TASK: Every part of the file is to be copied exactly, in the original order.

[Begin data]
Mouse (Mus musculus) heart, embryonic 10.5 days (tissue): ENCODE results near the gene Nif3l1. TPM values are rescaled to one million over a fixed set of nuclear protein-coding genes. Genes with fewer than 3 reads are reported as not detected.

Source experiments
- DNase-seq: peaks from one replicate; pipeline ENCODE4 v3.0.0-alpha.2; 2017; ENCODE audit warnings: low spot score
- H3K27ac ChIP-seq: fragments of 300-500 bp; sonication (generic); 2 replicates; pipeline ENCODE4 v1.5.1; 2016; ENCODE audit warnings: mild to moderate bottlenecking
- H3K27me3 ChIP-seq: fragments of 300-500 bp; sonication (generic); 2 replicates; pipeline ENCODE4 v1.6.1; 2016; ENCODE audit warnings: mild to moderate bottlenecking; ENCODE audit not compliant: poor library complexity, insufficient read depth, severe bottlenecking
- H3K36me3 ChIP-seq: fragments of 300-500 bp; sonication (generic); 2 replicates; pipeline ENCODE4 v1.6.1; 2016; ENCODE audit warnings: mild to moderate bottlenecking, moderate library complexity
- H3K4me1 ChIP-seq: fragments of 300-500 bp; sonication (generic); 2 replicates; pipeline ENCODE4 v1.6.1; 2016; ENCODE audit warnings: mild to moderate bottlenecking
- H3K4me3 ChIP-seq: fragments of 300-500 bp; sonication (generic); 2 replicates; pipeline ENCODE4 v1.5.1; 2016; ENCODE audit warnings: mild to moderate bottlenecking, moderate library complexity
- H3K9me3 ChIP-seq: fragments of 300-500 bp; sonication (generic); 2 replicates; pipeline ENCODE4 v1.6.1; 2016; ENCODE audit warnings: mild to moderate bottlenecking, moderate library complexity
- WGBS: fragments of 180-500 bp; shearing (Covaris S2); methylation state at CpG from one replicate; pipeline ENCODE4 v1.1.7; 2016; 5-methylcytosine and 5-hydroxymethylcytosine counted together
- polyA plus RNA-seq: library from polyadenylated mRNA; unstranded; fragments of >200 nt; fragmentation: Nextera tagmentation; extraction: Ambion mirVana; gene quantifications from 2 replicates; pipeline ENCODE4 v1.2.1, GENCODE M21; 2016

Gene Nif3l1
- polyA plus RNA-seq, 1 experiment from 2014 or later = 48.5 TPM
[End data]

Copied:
Mouse (Mus musculus) heart, embryonic 10.5 days (tissue): ENCODE results near the gene Nif3l1. TPM values are rescaled to one million over a fixed set of nuclear protein-coding genes. Genes with fewer than 3 reads are reported as not detected.

Source experiments
- DNase-seq: peaks from one replicate; pipeline ENCODE4 v3.0.0-alpha.2; 2017; ENCODE audit warnings: low spot score
- H3K27ac ChIP-seq: fragments of 300-500 bp; sonication (generic); 2 replicates; pipeline ENCODE4 v1.5.1; 2016; ENCODE audit warnings: mild to moderate bottlenecking
- H3K27me3 ChIP-seq: fragments of 300-500 bp; sonication (generic); 2 replicates; pipeline ENCODE4 v1.6.1; 2016; ENCODE audit warnings: mild to moderate bottlenecking; ENCODE audit not compliant: poor library complexity, insufficient read depth, severe bottlenecking
- H3K36me3 ChIP-seq: fragments of 300-500 bp; sonication (generic); 2 replicates; pipeline ENCODE4 v1.6.1; 2016; ENCODE audit warnings: mild to moderate bottlenecking, moderate library complexity
- H3K4me1 ChIP-seq: fragments of 300-500 bp; sonication (generic); 2 replicates; pipeline ENCODE4 v1.6.1; 2016; ENCODE audit warnings: mild to moderate bottlenecking
- H3K4me3 ChIP-seq: fragments of 300-500 bp; sonication (generic); 2 replicates; pipeline ENCODE4 v1.5.1; 2016; ENCODE audit warnings: mild to moderate bottlenecking, moderate library complexity
- H3K9me3 ChIP-seq: fragments of 300-500 bp; sonication (generic); 2 replicates; pipeline ENCODE4 v1.6.1; 2016; ENCODE audit warnings: mild to moderate bottlenecking, moderate library complexity
- WGBS: fragments of 180-500 bp; shearing (Covaris S2); methylation state at CpG from one replicate; pipeline ENCODE4 v1.1.7; 2016; 5-methylcytosine and 5-hydroxymethylcytosine counted together
- polyA plus RNA-seq: library from polyadenylated mRNA; unstranded; fragments of >200 nt; fragmentation: Nextera tagmentation; extraction: Ambion mirVana; gene quantifications from 2 replicates; pipeline ENCODE4 v1.2.1, GENCODE M21; 2016

Gene Nif3l1
- polyA plus RNA-seq, 1 experiment from 2014 or later = 48.5 TPM